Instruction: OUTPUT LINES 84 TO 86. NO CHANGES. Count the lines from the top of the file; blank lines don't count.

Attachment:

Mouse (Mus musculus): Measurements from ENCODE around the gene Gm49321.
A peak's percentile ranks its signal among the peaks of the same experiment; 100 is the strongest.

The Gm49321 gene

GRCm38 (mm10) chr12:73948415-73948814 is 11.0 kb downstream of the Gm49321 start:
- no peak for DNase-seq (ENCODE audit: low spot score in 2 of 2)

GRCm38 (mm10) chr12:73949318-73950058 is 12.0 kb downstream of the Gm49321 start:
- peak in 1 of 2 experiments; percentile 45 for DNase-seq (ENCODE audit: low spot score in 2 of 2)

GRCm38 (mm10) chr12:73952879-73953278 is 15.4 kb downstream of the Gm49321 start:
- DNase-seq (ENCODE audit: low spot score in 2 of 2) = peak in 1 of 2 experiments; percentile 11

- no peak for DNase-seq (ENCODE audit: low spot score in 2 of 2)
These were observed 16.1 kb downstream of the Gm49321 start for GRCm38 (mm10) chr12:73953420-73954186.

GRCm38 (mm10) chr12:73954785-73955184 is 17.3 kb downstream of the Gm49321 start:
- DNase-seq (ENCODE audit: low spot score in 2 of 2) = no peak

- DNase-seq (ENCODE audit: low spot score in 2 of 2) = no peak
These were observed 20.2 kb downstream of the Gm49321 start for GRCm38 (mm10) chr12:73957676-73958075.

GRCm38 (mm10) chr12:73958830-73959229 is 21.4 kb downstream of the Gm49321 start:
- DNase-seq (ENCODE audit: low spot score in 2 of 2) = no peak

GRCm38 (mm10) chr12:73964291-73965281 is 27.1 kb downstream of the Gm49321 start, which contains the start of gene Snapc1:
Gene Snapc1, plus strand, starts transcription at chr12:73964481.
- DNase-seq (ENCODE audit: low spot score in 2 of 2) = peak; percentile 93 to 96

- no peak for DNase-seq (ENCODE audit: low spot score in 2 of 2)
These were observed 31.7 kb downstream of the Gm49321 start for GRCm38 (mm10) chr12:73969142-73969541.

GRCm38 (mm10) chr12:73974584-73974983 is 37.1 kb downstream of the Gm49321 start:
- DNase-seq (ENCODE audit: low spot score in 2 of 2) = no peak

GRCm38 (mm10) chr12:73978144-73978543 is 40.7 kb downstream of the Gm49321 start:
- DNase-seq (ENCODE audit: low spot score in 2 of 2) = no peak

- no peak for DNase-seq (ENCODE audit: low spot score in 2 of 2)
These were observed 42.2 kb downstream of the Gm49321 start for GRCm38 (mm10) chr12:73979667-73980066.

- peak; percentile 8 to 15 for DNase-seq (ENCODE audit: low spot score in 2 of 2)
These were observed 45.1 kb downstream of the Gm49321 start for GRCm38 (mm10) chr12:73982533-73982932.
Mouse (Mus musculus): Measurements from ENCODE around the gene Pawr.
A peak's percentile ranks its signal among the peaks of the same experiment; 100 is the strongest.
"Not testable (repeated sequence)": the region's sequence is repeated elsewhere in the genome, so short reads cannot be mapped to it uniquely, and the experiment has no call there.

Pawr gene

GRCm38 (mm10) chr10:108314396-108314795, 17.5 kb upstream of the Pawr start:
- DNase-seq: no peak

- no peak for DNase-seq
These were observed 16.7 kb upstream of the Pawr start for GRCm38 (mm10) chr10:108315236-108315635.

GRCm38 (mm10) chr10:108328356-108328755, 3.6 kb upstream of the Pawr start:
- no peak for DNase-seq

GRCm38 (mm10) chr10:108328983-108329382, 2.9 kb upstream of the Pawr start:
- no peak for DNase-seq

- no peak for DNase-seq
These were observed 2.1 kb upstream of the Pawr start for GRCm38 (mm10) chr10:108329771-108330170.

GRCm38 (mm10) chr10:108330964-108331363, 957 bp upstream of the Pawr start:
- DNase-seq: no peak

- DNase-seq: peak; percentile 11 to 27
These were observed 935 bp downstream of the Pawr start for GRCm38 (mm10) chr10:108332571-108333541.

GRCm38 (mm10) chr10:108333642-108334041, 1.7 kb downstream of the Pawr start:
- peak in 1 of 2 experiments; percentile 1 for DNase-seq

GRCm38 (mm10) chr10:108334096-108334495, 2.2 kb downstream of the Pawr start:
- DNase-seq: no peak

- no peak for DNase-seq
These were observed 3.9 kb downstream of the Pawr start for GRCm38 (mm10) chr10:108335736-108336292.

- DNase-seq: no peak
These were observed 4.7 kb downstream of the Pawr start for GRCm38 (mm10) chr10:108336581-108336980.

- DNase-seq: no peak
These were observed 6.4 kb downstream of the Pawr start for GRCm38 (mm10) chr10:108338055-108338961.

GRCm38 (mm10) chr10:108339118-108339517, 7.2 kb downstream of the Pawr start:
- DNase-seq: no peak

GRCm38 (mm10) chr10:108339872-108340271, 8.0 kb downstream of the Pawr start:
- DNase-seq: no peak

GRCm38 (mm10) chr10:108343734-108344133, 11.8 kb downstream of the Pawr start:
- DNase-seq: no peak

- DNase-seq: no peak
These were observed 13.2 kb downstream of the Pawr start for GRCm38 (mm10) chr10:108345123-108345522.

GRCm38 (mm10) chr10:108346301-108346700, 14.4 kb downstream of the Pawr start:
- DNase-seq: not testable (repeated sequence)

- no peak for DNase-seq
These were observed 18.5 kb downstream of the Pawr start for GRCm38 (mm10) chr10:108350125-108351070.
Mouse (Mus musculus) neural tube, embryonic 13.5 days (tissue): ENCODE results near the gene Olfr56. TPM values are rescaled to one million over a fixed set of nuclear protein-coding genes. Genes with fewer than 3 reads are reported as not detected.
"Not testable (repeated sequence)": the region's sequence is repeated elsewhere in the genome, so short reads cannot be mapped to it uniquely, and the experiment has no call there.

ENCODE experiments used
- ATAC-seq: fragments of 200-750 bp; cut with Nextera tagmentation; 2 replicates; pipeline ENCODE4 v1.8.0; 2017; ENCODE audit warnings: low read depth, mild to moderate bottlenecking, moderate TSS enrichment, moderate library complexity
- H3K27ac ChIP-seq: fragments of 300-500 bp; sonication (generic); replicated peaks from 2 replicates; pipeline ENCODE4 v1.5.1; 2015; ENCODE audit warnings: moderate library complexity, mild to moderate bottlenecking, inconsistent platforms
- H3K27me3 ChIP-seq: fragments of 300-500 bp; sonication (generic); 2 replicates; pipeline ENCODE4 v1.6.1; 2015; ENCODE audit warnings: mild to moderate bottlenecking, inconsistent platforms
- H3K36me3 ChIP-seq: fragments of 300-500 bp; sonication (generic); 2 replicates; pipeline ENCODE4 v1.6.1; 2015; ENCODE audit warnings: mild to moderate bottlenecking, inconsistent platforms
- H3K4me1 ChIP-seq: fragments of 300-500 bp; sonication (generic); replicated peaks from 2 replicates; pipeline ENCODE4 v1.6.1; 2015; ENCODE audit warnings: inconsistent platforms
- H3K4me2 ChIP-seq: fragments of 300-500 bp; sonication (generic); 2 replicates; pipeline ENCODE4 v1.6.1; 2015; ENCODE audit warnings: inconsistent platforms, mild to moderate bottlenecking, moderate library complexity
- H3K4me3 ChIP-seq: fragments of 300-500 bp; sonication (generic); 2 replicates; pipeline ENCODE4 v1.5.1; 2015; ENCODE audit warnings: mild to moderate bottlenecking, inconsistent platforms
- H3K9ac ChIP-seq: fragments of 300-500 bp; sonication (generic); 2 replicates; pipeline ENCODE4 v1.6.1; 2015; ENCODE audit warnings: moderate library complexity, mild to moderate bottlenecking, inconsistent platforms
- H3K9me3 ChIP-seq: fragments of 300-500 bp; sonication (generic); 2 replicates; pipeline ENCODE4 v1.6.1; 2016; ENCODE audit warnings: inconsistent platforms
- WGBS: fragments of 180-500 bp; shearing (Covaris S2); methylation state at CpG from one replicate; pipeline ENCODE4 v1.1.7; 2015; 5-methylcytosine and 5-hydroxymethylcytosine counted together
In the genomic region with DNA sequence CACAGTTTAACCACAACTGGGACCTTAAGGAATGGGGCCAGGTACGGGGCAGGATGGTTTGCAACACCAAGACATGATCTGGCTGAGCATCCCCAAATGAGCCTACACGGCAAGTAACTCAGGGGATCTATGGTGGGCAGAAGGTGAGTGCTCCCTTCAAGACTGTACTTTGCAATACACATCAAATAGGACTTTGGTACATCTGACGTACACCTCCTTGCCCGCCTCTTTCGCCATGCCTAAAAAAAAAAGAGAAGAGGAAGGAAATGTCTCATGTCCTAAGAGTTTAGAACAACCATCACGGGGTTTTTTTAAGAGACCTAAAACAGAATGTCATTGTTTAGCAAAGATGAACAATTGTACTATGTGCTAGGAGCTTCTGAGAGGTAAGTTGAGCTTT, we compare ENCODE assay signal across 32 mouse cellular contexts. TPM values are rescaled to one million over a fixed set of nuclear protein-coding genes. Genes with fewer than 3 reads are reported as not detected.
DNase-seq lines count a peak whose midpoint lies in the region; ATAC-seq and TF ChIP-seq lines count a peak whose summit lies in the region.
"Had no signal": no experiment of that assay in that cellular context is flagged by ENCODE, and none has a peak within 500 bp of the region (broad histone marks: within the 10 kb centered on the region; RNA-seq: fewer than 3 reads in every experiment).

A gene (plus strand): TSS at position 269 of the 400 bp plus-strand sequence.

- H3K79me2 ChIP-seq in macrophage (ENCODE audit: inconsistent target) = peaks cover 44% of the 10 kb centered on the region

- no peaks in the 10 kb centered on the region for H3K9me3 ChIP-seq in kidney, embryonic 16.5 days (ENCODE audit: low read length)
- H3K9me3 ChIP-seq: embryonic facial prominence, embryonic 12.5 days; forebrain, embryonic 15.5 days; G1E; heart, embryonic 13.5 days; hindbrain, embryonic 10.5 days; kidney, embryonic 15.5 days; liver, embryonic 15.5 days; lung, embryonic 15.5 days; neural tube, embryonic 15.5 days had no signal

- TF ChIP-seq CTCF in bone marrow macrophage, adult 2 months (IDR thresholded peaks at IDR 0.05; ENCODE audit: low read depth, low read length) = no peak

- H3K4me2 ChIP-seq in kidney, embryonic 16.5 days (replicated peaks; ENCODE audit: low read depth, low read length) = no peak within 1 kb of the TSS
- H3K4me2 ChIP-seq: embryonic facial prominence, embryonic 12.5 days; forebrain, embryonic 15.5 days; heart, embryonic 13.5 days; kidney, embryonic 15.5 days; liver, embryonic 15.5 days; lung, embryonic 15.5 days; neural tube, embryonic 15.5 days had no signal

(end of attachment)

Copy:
In the genomic region with DNA sequence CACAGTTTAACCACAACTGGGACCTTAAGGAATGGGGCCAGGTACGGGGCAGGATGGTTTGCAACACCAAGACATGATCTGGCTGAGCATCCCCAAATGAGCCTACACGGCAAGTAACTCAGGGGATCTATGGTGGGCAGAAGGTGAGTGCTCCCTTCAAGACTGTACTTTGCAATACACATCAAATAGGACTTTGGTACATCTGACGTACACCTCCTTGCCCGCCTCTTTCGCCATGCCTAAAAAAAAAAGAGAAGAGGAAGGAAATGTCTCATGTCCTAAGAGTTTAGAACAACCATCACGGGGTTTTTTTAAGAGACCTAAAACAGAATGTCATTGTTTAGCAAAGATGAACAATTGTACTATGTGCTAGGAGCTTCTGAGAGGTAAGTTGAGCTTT, we compare ENCODE assay signal across 32 mouse cellular contexts. TPM values are rescaled to one million over a fixed set of nuclear protein-coding genes. Genes with fewer than 3 reads are reported as not detected.
DNase-seq lines count a peak whose midpoint lies in the region; ATAC-seq and TF ChIP-seq lines count a peak whose summit lies in the region.
"Had no signal": no experiment of that assay in that cellular context is flagged by ENCODE, and none has a peak within 500 bp of the region (broad histone marks: within the 10 kb centered on the region; RNA-seq: fewer than 3 reads in every experiment).